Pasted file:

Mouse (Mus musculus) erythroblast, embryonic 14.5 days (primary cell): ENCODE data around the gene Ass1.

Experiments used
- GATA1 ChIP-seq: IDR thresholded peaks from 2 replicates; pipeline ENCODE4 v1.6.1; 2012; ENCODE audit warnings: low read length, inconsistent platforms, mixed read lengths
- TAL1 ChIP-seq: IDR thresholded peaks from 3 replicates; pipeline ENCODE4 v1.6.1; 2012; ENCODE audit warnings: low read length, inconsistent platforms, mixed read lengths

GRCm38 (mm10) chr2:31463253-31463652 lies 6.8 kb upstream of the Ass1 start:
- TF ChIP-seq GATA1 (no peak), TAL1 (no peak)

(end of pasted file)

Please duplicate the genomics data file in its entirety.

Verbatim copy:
Mouse (Mus musculus) erythroblast, embryonic 14.5 days (primary cell): ENCODE data around the gene Ass1.

Experiments used
- GATA1 ChIP-seq: IDR thresholded peaks from 2 replicates; pipeline ENCODE4 v1.6.1; 2012; ENCODE audit warnings: low read length, inconsistent platforms, mixed read lengths
- TAL1 ChIP-seq: IDR thresholded peaks from 3 replicates; pipeline ENCODE4 v1.6.1; 2012; ENCODE audit warnings: low read length, inconsistent platforms, mixed read lengths

GRCm38 (mm10) chr2:31463253-31463652 lies 6.8 kb upstream of the Ass1 start:
- TF ChIP-seq GATA1 (no peak), TAL1 (no peak)